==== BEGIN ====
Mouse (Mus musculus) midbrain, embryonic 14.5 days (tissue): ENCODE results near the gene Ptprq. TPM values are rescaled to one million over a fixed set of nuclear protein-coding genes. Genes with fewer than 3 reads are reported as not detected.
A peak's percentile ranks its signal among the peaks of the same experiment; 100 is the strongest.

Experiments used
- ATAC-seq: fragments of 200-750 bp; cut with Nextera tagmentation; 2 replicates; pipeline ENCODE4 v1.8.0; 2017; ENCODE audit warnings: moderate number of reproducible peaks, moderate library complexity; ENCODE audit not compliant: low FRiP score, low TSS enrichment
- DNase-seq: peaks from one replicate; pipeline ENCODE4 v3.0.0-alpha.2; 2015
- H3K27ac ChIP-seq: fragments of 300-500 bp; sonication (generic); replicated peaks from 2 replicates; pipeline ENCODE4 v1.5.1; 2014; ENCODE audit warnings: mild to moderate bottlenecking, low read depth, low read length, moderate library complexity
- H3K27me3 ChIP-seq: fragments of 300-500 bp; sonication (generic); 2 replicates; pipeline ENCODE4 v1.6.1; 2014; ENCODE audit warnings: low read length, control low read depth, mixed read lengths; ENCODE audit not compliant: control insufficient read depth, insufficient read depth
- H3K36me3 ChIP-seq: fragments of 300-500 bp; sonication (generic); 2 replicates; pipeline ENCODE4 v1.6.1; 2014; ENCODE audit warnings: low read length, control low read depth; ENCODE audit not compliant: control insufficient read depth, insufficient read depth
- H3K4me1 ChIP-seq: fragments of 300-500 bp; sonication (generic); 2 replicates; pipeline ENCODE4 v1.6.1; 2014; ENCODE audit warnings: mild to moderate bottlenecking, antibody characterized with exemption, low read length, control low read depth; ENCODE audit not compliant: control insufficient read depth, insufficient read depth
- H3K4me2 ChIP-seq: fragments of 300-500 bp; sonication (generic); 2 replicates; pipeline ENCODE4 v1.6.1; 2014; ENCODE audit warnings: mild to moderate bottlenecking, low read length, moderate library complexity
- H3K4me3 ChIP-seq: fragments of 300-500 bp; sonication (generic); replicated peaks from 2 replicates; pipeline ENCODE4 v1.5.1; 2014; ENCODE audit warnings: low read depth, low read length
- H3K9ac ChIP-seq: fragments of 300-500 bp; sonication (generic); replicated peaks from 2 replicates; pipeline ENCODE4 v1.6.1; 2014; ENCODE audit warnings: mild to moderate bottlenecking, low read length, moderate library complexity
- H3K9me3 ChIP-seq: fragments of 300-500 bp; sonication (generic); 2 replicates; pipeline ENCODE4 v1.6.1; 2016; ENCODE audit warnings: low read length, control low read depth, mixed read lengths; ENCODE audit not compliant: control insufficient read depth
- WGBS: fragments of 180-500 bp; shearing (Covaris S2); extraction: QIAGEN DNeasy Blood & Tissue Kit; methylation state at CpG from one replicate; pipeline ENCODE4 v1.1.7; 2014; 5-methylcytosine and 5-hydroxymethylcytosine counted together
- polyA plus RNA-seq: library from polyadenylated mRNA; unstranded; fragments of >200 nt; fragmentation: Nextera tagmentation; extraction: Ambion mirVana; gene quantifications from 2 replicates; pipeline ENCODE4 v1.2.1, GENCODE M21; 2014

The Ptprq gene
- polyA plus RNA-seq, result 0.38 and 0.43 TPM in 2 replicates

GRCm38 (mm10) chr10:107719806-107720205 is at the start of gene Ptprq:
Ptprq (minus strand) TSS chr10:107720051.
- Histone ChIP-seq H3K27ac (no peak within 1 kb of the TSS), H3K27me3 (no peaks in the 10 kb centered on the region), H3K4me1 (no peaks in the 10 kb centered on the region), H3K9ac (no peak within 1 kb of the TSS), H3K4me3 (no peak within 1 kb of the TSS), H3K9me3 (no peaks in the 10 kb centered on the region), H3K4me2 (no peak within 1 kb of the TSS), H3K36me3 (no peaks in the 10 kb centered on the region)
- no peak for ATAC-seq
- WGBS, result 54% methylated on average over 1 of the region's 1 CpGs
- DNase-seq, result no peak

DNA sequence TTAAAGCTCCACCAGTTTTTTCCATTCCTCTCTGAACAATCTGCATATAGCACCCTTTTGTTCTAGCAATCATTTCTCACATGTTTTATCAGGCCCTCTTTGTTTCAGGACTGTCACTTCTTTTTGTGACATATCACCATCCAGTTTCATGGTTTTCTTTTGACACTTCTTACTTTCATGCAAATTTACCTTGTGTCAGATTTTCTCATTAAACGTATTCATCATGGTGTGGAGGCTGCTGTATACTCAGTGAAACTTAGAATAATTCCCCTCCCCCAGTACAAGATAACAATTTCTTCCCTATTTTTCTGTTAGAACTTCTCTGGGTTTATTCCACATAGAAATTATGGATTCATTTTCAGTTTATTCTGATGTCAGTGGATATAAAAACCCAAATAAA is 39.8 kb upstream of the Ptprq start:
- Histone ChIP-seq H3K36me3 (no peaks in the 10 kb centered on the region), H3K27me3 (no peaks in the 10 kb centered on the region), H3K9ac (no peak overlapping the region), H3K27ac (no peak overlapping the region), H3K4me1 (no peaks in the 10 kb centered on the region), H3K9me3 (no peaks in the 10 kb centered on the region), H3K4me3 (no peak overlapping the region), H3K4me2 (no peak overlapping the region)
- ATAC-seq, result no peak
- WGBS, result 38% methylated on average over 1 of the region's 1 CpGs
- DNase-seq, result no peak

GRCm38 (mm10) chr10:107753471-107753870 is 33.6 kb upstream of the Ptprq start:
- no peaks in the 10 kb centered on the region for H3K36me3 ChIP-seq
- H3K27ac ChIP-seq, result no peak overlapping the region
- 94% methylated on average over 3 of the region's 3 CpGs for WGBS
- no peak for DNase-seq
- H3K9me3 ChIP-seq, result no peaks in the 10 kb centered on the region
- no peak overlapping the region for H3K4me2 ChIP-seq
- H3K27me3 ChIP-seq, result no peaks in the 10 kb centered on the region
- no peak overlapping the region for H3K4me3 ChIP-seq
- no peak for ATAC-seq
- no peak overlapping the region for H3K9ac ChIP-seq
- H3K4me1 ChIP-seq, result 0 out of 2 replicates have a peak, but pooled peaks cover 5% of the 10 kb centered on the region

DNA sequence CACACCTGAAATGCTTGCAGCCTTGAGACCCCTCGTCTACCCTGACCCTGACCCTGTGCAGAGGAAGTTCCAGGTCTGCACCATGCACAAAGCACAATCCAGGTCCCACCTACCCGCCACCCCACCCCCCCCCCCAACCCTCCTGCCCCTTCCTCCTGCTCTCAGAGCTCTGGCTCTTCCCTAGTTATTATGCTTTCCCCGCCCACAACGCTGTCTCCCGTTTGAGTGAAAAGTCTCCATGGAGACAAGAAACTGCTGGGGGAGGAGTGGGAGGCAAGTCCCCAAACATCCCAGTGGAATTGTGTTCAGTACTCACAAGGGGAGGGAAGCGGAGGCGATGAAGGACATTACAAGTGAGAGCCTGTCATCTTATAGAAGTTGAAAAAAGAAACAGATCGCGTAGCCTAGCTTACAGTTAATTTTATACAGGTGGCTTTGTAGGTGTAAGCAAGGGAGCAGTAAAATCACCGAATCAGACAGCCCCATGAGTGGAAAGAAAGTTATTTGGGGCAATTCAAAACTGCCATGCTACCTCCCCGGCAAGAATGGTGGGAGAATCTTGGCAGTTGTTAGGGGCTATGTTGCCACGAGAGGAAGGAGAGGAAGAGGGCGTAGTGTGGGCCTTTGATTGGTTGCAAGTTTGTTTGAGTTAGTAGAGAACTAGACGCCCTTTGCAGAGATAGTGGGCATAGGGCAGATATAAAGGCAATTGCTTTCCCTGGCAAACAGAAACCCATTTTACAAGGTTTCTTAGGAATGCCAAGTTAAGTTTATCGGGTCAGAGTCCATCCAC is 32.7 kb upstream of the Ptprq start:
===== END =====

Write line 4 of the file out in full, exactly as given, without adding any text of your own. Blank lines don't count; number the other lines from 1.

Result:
- ATAC-seq: fragments of 200-750 bp; cut with Nextera tagmentation; 2 replicates; pipeline ENCODE4 v1.8.0; 2017; ENCODE audit warnings: moderate number of reproducible peaks, moderate library complexity; ENCODE audit not compliant: low FRiP score, low TSS enrichment